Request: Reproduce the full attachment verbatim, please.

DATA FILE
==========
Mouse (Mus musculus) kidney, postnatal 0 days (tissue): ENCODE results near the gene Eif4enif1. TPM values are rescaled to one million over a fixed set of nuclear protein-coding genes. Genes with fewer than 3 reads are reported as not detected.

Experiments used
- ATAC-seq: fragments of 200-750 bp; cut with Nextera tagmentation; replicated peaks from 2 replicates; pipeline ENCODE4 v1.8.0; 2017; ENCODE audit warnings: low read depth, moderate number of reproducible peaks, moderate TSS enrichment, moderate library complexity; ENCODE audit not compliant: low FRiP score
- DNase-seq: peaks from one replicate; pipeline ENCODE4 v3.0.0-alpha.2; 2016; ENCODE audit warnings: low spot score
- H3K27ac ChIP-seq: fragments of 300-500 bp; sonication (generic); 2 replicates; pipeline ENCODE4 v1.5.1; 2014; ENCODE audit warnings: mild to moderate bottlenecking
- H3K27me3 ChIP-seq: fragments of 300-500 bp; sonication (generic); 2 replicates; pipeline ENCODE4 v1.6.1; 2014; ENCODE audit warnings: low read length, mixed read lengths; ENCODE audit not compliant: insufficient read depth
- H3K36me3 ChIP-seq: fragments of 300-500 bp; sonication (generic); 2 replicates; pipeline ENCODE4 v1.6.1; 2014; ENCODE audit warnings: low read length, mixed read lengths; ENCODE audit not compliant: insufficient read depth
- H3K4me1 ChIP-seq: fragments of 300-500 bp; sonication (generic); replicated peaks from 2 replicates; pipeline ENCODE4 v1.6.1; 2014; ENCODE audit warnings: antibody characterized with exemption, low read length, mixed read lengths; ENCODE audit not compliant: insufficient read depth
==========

Mouse (Mus musculus) kidney, postnatal 0 days (tissue): ENCODE results near the gene Eif4enif1. TPM values are rescaled to one million over a fixed set of nuclear protein-coding genes. Genes with fewer than 3 reads are reported as not detected.

Experiments used
- ATAC-seq: fragments of 200-750 bp; cut with Nextera tagmentation; replicated peaks from 2 replicates; pipeline ENCODE4 v1.8.0; 2017; ENCODE audit warnings: low read depth, moderate number of reproducible peaks, moderate TSS enrichment, moderate library complexity; ENCODE audit not compliant: low FRiP score
- DNase-seq: peaks from one replicate; pipeline ENCODE4 v3.0.0-alpha.2; 2016; ENCODE audit warnings: low spot score
- H3K27ac ChIP-seq: fragments of 300-500 bp; sonication (generic); 2 replicates; pipeline ENCODE4 v1.5.1; 2014; ENCODE audit warnings: mild to moderate bottlenecking
- H3K27me3 ChIP-seq: fragments of 300-500 bp; sonication (generic); 2 replicates; pipeline ENCODE4 v1.6.1; 2014; ENCODE audit warnings: low read length, mixed read lengths; ENCODE audit not compliant: insufficient read depth
- H3K36me3 ChIP-seq: fragments of 300-500 bp; sonication (generic); 2 replicates; pipeline ENCODE4 v1.6.1; 2014; ENCODE audit warnings: low read length, mixed read lengths; ENCODE audit not compliant: insufficient read depth
- H3K4me1 ChIP-seq: fragments of 300-500 bp; sonication (generic); replicated peaks from 2 replicates; pipeline ENCODE4 v1.6.1; 2014; ENCODE audit warnings: antibody characterized with exemption, low read length, mixed read lengths; ENCODE audit not compliant: insufficient read depth